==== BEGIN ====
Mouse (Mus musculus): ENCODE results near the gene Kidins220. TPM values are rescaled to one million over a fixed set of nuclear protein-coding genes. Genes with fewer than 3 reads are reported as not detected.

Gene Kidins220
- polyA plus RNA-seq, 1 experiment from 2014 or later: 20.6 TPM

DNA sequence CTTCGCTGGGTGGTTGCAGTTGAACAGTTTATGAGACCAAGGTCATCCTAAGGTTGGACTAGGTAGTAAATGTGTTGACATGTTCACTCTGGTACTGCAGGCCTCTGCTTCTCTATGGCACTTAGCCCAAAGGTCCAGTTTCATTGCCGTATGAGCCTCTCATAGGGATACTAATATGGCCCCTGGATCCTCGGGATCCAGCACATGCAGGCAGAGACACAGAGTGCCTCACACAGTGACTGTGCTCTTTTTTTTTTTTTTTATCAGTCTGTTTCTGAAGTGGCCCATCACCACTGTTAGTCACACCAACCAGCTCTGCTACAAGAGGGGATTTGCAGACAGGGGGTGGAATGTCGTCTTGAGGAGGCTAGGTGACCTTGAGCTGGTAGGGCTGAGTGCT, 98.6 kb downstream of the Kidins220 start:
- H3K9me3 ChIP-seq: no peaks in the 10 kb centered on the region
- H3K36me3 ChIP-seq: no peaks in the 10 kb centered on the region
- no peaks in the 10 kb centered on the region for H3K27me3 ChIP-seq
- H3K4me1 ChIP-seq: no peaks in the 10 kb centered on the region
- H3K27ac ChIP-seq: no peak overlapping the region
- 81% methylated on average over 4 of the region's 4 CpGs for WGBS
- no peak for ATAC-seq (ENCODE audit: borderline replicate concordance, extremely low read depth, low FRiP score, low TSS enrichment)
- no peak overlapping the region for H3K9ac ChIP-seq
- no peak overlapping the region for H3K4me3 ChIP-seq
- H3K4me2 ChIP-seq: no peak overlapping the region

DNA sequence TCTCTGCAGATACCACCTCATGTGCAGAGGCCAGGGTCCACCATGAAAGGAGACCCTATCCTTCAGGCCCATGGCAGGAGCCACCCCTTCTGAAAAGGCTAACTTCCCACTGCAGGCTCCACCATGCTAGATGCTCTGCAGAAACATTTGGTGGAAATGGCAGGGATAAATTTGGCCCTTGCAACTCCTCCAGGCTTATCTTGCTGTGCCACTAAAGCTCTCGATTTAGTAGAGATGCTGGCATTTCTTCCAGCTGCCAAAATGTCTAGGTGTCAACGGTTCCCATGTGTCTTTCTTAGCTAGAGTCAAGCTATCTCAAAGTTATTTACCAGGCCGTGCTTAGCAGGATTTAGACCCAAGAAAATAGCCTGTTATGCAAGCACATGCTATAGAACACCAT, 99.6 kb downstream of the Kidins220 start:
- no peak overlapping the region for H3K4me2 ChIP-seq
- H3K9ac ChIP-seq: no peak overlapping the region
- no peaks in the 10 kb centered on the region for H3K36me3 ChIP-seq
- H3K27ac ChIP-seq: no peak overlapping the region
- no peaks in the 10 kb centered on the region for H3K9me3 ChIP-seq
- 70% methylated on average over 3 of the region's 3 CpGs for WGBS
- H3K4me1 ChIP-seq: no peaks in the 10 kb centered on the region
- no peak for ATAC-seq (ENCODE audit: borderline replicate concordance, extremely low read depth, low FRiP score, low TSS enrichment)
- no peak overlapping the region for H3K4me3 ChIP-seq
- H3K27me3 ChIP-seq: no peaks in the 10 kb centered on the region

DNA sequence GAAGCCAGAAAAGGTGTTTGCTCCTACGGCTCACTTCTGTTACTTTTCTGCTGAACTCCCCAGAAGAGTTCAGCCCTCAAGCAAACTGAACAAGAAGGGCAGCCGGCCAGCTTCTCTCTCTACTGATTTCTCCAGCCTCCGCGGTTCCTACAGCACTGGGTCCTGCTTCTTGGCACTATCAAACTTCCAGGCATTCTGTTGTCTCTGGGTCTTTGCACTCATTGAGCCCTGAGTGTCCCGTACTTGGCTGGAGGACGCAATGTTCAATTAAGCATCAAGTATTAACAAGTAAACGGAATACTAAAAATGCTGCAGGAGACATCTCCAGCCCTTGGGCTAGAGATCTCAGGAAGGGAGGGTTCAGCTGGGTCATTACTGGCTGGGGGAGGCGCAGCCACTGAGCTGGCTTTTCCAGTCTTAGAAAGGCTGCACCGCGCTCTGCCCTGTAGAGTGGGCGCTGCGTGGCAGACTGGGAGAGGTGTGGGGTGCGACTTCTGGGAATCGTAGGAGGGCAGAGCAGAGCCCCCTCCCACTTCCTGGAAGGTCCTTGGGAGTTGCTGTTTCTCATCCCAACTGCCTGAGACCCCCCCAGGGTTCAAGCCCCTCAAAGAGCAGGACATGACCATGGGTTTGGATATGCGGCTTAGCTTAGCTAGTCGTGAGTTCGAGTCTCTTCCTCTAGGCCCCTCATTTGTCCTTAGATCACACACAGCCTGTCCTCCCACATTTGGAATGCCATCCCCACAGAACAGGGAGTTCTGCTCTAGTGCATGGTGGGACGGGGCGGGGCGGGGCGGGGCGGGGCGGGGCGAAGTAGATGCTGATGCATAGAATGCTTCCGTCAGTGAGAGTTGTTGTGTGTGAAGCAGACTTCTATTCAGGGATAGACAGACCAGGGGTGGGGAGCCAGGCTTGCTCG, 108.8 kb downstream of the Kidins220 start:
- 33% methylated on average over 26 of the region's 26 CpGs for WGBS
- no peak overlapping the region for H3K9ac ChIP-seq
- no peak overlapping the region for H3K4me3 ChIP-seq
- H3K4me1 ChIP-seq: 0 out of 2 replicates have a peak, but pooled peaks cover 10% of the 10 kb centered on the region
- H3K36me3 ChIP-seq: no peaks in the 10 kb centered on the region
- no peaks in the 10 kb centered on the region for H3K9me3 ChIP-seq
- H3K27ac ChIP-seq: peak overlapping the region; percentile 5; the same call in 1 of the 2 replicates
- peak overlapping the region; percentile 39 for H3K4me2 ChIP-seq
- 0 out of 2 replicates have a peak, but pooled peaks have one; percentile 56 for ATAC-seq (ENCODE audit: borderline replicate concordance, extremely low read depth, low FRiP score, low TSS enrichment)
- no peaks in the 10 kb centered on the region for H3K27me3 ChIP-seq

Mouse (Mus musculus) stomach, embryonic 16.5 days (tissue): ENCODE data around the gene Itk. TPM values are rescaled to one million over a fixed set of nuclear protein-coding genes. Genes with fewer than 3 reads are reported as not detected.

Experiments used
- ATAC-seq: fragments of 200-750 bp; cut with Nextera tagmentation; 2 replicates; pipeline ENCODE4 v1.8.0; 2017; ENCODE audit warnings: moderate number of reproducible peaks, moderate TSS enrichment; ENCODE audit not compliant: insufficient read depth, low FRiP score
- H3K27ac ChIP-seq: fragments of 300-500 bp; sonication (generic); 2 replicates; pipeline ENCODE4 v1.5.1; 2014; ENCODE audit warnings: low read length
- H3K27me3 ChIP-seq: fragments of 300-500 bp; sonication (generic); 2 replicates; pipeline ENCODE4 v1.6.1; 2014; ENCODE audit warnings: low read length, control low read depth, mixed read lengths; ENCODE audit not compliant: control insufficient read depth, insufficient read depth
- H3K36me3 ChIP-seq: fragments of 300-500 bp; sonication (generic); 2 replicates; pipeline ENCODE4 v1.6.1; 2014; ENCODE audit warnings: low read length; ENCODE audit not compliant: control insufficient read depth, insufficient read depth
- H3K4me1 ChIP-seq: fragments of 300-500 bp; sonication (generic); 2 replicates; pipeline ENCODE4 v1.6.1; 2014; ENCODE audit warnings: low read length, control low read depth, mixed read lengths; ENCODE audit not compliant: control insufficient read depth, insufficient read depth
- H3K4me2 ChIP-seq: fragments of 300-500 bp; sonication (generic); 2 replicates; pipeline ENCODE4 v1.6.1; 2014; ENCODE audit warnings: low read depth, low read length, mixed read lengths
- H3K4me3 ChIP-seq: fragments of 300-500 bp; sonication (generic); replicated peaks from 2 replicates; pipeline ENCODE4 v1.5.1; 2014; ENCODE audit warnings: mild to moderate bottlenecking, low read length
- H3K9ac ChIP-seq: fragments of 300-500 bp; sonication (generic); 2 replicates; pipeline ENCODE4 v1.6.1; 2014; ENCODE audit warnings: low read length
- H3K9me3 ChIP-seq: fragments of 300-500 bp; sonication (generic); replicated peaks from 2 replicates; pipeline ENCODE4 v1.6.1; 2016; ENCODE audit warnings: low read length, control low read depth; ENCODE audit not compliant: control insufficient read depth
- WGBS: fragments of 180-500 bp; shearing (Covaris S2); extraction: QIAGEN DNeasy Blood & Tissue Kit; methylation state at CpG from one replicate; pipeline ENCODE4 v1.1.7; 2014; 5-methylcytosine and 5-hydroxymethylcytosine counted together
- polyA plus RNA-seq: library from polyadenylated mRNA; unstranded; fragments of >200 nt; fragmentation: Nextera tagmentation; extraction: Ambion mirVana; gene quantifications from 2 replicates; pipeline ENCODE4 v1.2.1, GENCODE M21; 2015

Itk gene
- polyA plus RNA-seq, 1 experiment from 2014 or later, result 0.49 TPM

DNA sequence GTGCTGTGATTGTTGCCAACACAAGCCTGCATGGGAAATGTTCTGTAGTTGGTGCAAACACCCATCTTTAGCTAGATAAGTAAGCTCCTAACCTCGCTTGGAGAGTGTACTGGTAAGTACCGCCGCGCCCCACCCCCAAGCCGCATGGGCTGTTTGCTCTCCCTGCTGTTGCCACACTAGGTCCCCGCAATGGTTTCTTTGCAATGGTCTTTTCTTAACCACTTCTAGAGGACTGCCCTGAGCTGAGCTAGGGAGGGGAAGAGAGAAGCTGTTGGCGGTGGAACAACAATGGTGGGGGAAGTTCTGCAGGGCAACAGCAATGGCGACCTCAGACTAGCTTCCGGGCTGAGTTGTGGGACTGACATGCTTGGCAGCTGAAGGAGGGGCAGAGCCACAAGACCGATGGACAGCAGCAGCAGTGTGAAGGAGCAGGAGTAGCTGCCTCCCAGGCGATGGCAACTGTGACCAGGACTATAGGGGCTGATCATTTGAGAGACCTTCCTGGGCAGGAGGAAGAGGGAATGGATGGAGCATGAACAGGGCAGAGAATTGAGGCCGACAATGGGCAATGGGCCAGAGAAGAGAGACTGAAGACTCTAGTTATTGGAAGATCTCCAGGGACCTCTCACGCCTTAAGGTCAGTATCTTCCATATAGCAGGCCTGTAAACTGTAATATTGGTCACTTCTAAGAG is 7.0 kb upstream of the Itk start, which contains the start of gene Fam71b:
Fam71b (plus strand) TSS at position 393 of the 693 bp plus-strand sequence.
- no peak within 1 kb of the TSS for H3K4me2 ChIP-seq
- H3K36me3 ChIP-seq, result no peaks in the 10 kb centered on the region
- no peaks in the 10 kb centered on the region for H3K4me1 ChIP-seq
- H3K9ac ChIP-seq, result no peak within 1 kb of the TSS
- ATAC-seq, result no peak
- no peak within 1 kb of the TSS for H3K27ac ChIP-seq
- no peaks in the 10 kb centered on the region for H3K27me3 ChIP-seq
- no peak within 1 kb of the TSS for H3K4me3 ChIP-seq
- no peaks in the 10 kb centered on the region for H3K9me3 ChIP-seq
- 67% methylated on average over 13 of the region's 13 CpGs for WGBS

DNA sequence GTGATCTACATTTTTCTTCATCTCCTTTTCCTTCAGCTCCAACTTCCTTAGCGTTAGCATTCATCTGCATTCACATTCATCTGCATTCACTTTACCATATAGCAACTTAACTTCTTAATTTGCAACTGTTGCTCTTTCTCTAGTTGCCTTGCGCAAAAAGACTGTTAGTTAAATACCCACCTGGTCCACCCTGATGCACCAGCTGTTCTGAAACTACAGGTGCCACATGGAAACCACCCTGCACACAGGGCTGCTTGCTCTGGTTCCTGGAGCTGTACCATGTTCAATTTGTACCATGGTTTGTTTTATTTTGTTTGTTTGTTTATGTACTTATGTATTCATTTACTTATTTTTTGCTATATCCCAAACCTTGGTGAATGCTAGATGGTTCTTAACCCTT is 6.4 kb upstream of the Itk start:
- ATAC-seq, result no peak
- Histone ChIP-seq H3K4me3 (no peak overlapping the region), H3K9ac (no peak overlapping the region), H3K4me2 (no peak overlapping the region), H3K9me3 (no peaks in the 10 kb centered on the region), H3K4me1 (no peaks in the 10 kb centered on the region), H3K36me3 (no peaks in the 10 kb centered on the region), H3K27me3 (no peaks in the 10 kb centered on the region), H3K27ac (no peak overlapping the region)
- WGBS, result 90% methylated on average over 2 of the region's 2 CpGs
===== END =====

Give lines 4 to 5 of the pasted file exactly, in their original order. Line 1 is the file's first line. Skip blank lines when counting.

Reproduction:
DNA sequence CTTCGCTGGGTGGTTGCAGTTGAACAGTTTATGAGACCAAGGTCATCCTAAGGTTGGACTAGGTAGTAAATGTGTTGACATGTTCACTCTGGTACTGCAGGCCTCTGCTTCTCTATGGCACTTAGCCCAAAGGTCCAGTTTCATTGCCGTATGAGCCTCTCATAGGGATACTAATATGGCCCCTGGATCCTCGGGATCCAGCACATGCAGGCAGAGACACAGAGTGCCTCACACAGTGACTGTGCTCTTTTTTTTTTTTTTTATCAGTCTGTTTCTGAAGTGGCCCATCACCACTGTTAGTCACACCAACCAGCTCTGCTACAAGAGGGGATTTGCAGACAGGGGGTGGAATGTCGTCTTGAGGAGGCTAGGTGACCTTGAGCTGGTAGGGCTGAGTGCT, 98.6 kb downstream of the Kidins220 start:
- H3K9me3 ChIP-seq: no peaks in the 10 kb centered on the region